Calcutta Notebook


Indian constitution is full of contradictions. Article 25 guarantees that an individual's Right to Worship will not be taken away. This injunction is absolute. The State cannot deprive a person of his Right to Worship for any reasons whatsoever. Article 21 guarantees physical welfare. It is stated that one can be deprived of his life or personal liberty in accordance with law. A person can be deprived of his Right to Life if the Government feels that deprivation of his right to life will enhance the lives of many more. For example, if a lone farmer would refuse to shift from the submergence area of a hydropovver project then the Government can forcibly evict him. The benefit to the large numbers of users of electricity would far exceed the loss to an individual. However, similar deprivation of Right to Worship for making a hydropovver project is not allowed in the Constitution. There is no provision for depriving a person of his Right to Worship.

The distinction between Article 21 and Article 25 is reflective of the difference between consumption and higher seeking. Economic theory recognizes that mere increase in consumption does not lead to human welfare. For example, a study done for World Commission of Dams shows that Human Development improves drastically from 0.2 to 0.75 as electricity consumption per capita rises from 0 units to 1000 units per family per month. Hereafter, further increases in electricity consumption do not add much to HDI. An increase in consumption from 1000 units to 10,000 units per month only adds a trifle 0.10 to the Human Development Index. Implication is that large increases in consumption of the rich are not adding to human welfare.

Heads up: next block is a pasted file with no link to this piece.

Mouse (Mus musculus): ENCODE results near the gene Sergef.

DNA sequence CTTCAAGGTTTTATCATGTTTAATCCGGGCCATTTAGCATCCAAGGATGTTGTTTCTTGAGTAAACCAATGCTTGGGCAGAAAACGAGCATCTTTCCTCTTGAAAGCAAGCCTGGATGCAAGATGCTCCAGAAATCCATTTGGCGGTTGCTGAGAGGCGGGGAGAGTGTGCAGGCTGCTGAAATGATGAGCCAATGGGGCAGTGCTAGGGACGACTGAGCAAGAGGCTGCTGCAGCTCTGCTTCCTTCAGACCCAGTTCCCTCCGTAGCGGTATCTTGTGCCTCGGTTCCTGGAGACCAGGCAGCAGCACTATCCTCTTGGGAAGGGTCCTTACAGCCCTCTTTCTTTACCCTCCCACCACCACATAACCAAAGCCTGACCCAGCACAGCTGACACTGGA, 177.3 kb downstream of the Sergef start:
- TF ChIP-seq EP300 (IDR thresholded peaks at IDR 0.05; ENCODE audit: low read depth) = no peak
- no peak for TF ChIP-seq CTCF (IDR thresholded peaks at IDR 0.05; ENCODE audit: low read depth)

The twin objectives of Right to Life under Article 21 and Right to Worship under Article 25 can be opposed to each other. An increase in consumption of bananas by a person suffering from cold will beget him illfare, not welfare. A writer may be happier preserving his freedom than by making money by toeing the official line. A Mullah may be happy living frugally. This happens because these persons have evolved to the level of Article 25. They have recognised that unending consumption is a trap. So human beings at the lower level of existence are focused on enforcement of their Right to Life under Article 21; whereas those at higher level of existence are focused on Right to Worship under Article 25.

One may analyze the happenings at Uttarakhand in this backdrop. There was a Dhari Devi Temple. This was coming in the submergence area of the Srinagar hydroelectric project. There is a tradition in Uttarakhand that the Devi descends on some person and speaks live. Two meetings were held between the Pujaris of the Temple and the Company in 2009. 'On both occasions the Devi appeared and categorically stated that she was not willing to be shifted from her place. On June 15 this year the Devi again appeared and warned that she will bring disaster if shitted forcibly'. The Company persisted and lifted the Idol on the afternoon of June 15. Immediately thereafter disaster struck at Kedarnath.

It is disputed by the Government  and Dam authorities that lifting of the Idol has any connection with the disaster. They say it is a mere coincidence. It does not help their argument, however. But law has a concept of Precautionary Principle which states that something must not be done if there is a lurking danger. Precautionary Principle required that the Idol not be lifted because there was a danger.

This principle was upheld by the Supreme Court in the recently delivered Vedanta judgment. Tribal people of Odisha worshipped a particular Mountain as a living Deity. Vedanta wanted to do mining there. The Court said in no uncertain terms that Right to Worship of the local people could not be withdrawn for attaining economic growth. It directed the Company to proceed only if the local people agreed to mining. Consumption of minerals was denied for attaining Right to Worship. Unfortunately the Court refused to stay the uplifting of Dhari Devi Temple on the same principle.

Vol. 46, No. 9, Sep 8 - 14, 2013

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